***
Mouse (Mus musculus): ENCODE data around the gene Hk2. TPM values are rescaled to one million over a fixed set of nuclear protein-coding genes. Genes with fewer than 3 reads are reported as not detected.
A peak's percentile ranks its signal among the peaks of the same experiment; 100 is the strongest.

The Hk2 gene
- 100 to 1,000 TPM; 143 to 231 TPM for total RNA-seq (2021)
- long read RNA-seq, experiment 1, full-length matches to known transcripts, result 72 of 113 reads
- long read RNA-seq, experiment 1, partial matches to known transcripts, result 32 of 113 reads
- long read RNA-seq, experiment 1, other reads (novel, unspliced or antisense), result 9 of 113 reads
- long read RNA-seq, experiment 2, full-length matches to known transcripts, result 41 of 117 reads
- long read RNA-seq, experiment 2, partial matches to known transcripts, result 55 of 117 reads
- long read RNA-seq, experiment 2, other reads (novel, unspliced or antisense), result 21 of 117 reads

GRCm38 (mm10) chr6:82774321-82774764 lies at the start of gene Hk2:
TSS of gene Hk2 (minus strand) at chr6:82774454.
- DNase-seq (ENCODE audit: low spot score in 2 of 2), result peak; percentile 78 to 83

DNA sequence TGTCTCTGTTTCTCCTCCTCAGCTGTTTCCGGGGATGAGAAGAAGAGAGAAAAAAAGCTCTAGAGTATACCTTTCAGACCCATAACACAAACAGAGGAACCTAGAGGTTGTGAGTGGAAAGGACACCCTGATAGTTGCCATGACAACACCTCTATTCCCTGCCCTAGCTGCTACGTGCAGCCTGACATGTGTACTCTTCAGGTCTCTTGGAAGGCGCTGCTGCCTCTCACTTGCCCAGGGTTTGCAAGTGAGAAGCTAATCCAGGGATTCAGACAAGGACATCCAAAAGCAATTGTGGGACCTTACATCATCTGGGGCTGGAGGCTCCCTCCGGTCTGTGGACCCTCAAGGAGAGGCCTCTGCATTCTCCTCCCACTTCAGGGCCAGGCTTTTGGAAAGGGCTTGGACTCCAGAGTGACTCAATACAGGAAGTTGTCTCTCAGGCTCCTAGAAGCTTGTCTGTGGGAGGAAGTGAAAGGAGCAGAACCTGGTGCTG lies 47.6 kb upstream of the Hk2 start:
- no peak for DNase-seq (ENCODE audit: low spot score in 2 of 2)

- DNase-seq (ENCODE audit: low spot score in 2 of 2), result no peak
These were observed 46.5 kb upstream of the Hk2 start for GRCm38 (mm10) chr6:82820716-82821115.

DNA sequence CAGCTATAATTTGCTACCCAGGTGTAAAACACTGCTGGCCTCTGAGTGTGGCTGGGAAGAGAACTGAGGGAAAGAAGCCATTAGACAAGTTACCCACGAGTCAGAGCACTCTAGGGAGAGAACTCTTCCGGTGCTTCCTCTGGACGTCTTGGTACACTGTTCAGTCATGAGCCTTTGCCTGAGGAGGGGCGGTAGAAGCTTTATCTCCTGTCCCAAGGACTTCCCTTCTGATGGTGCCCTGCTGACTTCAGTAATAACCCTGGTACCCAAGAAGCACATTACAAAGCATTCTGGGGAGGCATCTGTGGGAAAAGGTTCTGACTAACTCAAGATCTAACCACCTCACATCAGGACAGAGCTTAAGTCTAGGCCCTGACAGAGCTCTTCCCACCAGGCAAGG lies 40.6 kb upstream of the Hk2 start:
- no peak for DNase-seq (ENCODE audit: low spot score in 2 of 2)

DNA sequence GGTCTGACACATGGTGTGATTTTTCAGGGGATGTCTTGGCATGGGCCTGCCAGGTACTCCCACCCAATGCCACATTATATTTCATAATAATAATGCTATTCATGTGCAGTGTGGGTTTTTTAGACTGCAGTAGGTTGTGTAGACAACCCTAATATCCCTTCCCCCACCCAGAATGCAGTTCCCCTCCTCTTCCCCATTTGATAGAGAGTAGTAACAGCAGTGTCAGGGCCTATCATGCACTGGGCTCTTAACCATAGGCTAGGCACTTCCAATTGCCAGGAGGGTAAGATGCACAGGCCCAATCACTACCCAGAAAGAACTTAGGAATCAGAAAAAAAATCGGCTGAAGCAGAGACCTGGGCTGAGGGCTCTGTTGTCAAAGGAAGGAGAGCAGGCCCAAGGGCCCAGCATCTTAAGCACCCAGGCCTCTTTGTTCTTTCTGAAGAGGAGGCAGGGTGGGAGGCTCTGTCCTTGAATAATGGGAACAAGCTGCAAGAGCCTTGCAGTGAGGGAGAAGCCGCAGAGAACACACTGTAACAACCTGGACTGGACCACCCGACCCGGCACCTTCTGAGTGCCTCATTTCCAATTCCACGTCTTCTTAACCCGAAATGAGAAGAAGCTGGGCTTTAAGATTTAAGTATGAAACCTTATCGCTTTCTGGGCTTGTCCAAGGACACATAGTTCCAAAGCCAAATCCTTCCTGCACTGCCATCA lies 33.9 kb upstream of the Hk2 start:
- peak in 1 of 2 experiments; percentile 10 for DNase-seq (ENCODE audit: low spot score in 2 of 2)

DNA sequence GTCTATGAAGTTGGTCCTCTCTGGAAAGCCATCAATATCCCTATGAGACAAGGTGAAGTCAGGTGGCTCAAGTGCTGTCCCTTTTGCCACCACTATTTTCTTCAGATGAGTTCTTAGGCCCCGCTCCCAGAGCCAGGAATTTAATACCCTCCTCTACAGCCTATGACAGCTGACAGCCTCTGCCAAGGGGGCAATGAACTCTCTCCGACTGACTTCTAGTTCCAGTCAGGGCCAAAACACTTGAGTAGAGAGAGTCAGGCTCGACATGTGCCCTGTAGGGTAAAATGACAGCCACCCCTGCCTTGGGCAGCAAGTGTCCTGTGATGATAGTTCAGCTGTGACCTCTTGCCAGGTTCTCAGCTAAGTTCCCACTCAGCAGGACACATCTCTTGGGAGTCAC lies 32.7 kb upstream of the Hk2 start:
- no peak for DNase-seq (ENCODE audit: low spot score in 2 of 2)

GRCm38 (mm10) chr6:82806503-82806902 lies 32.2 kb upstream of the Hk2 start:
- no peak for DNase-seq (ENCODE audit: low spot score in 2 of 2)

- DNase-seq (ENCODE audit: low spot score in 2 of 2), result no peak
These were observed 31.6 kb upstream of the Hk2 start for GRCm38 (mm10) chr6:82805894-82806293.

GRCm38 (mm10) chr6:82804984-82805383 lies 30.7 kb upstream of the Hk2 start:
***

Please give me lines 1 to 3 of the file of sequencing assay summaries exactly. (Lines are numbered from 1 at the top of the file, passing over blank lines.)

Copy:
Mouse (Mus musculus): ENCODE data around the gene Hk2. TPM values are rescaled to one million over a fixed set of nuclear protein-coding genes. Genes with fewer than 3 reads are reported as not detected.
A peak's percentile ranks its signal among the peaks of the same experiment; 100 is the strongest.

The Hk2 gene